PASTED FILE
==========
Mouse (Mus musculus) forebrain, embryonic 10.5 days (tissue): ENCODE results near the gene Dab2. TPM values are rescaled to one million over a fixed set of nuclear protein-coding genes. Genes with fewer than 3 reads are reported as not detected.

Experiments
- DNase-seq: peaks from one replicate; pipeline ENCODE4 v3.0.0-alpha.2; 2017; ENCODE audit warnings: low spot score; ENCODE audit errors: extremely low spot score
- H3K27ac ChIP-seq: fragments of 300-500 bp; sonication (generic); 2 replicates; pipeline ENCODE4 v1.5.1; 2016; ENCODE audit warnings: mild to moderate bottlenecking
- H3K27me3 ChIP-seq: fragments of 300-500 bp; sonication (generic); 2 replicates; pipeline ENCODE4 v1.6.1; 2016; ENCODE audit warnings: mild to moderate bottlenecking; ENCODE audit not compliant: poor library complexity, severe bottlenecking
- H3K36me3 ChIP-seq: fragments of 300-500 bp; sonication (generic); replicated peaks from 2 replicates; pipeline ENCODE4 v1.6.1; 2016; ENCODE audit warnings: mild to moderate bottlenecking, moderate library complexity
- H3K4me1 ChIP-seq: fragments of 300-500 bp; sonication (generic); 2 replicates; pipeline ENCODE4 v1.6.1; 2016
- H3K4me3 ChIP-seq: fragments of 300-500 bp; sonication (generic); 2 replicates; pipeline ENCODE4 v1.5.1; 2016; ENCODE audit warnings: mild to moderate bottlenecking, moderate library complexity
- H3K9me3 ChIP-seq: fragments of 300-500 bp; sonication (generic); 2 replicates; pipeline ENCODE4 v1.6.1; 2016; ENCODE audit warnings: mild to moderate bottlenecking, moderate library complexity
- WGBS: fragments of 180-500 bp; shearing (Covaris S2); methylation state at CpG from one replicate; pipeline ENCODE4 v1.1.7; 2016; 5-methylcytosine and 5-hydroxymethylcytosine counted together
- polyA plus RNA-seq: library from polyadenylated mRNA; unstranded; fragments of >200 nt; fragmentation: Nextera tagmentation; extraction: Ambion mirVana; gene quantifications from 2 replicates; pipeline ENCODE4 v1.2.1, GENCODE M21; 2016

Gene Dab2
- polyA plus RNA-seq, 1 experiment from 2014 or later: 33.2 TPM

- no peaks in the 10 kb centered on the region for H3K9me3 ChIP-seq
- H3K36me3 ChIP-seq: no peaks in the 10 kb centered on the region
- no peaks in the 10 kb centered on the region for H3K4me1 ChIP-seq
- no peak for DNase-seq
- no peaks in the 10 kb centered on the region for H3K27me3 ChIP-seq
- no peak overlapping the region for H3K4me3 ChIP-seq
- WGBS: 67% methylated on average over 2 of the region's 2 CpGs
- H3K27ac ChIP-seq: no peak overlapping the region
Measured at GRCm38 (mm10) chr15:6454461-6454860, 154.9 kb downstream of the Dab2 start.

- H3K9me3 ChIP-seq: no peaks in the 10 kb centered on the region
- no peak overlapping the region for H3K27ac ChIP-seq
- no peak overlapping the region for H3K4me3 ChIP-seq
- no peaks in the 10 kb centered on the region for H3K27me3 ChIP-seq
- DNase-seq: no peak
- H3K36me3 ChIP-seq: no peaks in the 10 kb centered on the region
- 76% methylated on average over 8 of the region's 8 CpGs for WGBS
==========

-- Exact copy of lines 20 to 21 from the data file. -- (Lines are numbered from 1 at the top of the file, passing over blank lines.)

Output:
- WGBS: 67% methylated on average over 2 of the region's 2 CpGs
- H3K27ac ChIP-seq: no peak overlapping the region